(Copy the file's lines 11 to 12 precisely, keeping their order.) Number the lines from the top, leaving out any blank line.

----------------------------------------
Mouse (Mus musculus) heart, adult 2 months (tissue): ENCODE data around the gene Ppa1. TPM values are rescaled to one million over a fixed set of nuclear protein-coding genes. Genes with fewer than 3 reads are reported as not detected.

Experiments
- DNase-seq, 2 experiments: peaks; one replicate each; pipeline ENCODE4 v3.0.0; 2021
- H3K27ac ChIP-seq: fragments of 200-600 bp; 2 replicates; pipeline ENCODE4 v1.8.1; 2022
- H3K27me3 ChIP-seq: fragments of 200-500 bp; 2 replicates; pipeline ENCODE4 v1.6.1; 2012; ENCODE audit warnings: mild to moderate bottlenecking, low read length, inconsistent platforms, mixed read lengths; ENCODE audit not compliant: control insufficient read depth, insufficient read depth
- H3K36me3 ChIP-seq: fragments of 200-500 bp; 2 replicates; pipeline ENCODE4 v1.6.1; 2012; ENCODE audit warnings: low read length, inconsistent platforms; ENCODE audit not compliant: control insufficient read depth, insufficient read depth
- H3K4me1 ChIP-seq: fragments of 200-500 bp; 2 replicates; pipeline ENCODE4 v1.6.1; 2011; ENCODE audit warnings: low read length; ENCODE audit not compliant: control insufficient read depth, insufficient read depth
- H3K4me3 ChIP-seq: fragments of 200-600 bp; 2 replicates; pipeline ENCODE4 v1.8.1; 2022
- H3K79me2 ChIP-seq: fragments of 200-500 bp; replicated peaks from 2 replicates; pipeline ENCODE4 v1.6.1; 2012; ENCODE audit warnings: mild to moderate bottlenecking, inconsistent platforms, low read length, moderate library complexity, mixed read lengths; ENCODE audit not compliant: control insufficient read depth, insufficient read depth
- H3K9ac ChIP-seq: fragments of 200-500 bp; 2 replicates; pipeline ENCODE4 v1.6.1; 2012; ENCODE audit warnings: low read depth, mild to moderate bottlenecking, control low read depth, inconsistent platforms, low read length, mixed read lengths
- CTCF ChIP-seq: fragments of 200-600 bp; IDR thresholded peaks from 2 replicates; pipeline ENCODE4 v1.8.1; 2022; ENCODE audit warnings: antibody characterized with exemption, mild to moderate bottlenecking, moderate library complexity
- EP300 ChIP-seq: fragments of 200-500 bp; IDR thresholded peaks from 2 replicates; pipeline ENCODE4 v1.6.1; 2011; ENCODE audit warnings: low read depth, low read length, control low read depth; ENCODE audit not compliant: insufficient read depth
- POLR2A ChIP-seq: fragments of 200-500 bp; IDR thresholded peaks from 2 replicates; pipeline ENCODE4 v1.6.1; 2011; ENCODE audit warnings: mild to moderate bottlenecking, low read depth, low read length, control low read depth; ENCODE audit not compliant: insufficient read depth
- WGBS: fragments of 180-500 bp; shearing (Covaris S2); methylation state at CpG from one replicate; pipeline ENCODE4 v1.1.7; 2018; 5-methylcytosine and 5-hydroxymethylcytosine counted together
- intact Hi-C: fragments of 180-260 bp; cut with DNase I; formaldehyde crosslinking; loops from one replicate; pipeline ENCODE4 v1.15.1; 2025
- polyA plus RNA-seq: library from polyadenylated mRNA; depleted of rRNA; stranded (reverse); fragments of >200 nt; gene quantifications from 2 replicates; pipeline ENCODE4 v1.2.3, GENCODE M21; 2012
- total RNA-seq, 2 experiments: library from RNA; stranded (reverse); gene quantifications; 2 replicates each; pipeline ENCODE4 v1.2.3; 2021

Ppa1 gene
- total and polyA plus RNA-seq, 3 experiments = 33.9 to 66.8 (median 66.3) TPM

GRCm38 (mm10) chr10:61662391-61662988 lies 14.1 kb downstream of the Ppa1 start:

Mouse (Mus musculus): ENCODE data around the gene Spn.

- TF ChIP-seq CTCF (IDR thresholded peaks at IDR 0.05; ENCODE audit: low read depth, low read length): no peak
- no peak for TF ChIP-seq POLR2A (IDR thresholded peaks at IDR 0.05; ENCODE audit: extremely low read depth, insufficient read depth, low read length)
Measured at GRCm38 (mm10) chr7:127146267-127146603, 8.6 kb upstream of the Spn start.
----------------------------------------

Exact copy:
- CTCF ChIP-seq: fragments of 200-600 bp; IDR thresholded peaks from 2 replicates; pipeline ENCODE4 v1.8.1; 2022; ENCODE audit warnings: antibody characterized with exemption, mild to moderate bottlenecking, moderate library complexity
- EP300 ChIP-seq: fragments of 200-500 bp; IDR thresholded peaks from 2 replicates; pipeline ENCODE4 v1.6.1; 2011; ENCODE audit warnings: low read depth, low read length, control low read depth; ENCODE audit not compliant: insufficient read depth